Volume 1 No.3

What's New

Place of Interest

Overheard





Circus Games
By: Ann Creevey ( Jul - Aug, 2001 Volume 1 No.3 )

In the sixties, Nuth Samony was one of Cambodia's greatest dancers. He was so outstanding that he was sent to Moscow, Russia for five years from 1966 to study at the Grand Theatre. Then the Pol Pot regime came, and most of his friends and colleagues were killed. When he returned to the University of Fine Arts after 1979, there were very few dancers who returned with him. There were even fewer teachers left. "So they said to me, why not change and teach circus?" he said. Today Mr. Nuth Samony is Director of the National Circus School at the Royal University of Fine Arts.
He said he saw circus as a new beginning _ a precious piece of Khmer culture being revived out of destruction. "Before 1980 there had been no real circus in Cambodia for hundreds of years," he said. "We know it is our heritage because circus is carved on the walls at Angkor, but it was no longer something every Cambodian knew was their culture, even before Pol Pot. It had been forgotten. After 1980, circus had a second birth." In 1981 he went to Moscow again for five more years, this time to learn the tricks of the circus trade. "Because circus here had not been alive before, we had to take some things from European circus, and Vietnam," he said. "But the execution is Khmer. Khmer blood is the blood of art.

Circus is our heritage. The students are here because they want to be artists." A Khmer circus performer will undergo nine years of training on their way to a diploma in circus. They start learning from as young as nine. "But they have trouble progressing. Possibilities to perform in Cambodia are scarce. If we go to the provinces, people line the boulevards to see us. But when we sell tickets, no one will come." There are 67 students including 25 girls at Mr Nuth Samony's school at the moment, training to continue the tradition depicted on the walls of Bayon Temple. Mrs. Mala Hang Phuong is one of the staff who share Mr Nuth Samony's passion. She trains jugglers. At 37, she has been doing this job for 10 years. She makes US$25 a month. Mr Nuth Samony calls her a member of the first generation _ the generation he helped to grow from the second birth, in his second life as an artist.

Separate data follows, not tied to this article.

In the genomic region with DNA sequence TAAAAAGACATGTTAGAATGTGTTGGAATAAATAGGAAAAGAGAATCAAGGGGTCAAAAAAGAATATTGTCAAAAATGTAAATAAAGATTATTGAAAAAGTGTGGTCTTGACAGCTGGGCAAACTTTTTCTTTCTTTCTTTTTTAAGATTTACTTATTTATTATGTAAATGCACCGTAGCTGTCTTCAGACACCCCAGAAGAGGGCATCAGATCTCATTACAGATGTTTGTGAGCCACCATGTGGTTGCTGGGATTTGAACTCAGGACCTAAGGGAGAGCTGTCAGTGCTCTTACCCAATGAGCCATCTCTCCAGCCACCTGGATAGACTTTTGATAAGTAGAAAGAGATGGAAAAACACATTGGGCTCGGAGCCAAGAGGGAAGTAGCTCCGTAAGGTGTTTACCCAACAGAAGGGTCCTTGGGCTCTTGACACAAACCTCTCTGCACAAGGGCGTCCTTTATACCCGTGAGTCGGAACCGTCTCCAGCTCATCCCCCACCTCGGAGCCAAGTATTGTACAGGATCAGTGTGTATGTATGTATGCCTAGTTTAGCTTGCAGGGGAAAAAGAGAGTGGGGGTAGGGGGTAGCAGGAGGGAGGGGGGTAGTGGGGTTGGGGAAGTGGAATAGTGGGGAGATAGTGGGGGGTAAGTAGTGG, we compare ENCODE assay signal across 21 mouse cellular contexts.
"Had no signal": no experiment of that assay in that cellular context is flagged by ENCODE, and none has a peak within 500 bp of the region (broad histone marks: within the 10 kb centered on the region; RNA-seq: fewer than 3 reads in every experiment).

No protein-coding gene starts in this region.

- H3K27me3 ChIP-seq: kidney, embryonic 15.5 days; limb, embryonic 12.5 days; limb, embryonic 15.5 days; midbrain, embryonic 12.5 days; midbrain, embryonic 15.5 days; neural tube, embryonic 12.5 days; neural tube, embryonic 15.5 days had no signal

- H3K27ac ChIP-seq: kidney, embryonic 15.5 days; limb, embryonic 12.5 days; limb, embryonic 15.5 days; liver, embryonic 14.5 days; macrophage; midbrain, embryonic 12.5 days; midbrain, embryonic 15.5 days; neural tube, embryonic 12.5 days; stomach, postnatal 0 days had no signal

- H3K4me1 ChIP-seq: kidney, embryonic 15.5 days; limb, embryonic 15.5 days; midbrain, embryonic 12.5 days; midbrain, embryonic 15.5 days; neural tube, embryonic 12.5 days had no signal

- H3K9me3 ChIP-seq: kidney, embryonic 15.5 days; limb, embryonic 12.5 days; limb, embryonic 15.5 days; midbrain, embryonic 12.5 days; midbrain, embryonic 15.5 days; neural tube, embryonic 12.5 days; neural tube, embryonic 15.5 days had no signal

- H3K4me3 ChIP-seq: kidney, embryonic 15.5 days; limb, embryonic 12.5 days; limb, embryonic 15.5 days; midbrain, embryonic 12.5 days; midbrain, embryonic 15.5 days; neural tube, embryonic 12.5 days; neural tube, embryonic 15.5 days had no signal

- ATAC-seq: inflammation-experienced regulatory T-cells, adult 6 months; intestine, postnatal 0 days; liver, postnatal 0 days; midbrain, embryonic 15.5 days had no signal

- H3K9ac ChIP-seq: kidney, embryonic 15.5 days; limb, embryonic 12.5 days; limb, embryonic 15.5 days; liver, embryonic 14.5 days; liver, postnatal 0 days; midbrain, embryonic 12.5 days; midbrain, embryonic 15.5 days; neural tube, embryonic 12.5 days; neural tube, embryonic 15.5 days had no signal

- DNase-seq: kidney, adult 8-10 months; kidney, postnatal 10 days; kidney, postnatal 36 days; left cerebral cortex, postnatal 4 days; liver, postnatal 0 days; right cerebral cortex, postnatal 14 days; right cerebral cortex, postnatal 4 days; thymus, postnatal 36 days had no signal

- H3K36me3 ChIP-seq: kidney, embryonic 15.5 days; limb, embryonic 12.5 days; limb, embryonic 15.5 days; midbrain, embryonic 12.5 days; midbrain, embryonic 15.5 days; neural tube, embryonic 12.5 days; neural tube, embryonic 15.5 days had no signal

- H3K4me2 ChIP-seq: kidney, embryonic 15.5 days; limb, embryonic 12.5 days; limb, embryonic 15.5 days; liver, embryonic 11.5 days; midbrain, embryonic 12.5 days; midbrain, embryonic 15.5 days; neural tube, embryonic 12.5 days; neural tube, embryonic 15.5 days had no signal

Today two of her juggling protégés are taking exams to advance to the final three years of their diploma. She watched them critically and spoke as they finish their act. The career is not a lucrative one, she said. She knows that all too well. But that isn't the point. "People love circus," she said. "I think students come to learn for love. They know it is their heritage." * The Khmer Circus performs on July 15 and 16 from 6 pm at the Theater Hall of the Royal University of Fine Arts, on Street 70, next to the Old Stadium.